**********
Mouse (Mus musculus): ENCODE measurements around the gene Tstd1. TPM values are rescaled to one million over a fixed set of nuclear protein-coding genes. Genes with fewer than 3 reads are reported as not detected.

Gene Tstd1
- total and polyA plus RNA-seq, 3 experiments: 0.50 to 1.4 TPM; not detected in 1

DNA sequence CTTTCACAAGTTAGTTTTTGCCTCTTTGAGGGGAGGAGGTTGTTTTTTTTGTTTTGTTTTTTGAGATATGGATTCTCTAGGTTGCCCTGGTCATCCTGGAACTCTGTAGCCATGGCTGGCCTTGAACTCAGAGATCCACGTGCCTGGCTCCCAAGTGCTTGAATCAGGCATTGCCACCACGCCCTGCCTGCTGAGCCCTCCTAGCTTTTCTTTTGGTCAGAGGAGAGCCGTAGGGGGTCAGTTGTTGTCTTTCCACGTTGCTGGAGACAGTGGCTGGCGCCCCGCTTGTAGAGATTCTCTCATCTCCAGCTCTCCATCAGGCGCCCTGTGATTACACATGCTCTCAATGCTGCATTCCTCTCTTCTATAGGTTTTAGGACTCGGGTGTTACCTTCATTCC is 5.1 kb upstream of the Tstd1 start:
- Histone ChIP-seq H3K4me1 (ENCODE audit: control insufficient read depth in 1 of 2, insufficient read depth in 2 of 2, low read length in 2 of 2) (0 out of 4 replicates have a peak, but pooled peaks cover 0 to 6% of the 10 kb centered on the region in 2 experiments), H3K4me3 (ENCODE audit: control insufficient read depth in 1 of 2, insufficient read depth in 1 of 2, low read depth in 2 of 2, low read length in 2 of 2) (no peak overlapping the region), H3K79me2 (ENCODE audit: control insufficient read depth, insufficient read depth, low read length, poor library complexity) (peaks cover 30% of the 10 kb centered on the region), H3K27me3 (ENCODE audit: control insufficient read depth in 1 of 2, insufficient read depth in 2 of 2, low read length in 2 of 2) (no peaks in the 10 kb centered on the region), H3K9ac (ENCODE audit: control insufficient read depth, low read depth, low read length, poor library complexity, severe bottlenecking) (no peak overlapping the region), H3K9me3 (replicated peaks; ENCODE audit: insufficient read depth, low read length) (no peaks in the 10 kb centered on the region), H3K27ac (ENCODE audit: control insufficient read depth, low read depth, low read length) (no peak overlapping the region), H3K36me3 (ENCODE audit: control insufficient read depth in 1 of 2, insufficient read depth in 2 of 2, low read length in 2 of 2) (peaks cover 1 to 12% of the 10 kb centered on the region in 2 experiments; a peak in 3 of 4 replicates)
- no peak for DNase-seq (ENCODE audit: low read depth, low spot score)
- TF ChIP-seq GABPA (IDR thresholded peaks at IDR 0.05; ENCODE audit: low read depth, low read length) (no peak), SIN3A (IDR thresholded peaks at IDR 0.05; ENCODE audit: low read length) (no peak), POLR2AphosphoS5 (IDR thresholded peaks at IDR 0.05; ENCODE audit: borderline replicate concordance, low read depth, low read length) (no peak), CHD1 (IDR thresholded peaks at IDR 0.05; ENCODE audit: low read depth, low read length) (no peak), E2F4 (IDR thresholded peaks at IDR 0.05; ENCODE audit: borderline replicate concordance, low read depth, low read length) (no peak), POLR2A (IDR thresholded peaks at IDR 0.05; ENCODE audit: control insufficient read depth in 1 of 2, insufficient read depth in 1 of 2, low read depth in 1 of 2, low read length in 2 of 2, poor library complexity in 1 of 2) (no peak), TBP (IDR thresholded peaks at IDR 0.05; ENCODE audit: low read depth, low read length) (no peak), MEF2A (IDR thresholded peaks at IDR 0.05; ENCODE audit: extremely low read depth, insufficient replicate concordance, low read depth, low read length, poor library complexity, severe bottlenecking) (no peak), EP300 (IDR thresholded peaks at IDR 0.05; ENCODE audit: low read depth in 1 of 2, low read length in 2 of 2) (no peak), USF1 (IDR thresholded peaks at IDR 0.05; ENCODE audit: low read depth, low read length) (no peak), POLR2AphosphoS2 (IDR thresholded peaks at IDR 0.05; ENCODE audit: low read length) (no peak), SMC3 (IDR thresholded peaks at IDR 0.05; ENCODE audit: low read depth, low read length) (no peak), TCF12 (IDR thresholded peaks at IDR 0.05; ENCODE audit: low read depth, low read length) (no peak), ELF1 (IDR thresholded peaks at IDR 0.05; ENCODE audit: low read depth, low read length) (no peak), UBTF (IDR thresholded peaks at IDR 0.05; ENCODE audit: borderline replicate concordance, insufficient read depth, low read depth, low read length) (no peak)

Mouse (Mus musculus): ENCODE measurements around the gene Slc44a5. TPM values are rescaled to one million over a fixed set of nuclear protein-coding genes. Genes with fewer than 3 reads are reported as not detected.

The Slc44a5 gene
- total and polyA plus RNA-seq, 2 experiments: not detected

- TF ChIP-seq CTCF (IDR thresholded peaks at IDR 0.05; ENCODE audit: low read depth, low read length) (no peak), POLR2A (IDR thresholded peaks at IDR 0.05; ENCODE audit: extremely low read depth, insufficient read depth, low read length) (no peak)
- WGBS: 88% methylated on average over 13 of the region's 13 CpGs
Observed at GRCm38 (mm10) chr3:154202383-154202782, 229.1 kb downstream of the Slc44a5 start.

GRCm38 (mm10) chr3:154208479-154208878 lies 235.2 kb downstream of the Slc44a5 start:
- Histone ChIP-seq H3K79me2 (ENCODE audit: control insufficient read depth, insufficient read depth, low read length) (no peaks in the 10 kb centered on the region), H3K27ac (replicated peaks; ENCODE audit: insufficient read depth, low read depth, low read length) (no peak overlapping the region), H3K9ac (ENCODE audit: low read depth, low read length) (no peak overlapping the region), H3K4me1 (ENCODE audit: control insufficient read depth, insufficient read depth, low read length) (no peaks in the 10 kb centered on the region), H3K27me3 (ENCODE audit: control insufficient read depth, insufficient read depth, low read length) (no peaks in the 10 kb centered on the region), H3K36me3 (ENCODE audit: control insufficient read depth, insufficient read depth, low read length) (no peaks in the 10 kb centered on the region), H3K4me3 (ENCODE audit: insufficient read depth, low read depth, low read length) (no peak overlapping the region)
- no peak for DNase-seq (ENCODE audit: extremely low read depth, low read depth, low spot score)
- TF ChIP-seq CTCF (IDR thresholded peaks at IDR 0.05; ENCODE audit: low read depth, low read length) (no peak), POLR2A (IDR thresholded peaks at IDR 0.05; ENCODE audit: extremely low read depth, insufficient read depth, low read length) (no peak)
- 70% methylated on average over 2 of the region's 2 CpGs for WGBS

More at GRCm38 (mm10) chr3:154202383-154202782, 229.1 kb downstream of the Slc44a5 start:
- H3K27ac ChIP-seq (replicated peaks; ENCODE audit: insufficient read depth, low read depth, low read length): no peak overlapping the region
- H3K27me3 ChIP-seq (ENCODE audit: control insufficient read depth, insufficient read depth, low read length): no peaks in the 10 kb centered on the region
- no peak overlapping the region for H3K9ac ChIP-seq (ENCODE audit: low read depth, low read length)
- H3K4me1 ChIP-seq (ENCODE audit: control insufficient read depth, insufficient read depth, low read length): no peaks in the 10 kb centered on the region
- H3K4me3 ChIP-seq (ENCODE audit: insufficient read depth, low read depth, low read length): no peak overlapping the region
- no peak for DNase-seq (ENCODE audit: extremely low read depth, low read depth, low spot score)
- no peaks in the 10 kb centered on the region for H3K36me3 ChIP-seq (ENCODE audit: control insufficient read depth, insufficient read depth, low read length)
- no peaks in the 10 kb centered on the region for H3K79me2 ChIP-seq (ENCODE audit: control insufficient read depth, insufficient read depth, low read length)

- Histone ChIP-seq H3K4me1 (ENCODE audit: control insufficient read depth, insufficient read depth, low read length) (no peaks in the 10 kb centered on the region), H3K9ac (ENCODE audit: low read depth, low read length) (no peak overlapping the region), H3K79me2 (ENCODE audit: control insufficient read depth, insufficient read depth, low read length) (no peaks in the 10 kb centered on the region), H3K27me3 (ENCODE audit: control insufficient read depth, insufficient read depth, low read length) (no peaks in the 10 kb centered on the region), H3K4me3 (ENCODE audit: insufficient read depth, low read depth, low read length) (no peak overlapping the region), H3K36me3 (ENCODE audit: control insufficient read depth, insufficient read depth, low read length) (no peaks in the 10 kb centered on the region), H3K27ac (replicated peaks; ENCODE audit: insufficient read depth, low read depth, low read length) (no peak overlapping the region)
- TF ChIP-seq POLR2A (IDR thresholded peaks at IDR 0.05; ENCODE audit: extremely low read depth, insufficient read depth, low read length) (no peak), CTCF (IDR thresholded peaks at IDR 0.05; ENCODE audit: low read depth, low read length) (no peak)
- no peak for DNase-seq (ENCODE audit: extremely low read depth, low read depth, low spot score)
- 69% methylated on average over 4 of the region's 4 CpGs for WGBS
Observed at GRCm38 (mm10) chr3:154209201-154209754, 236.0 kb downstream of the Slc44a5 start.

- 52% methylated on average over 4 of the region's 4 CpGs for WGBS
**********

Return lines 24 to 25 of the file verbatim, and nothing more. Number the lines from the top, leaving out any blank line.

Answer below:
- H3K4me3 ChIP-seq (ENCODE audit: insufficient read depth, low read depth, low read length): no peak overlapping the region
- no peak for DNase-seq (ENCODE audit: extremely low read depth, low read depth, low spot score)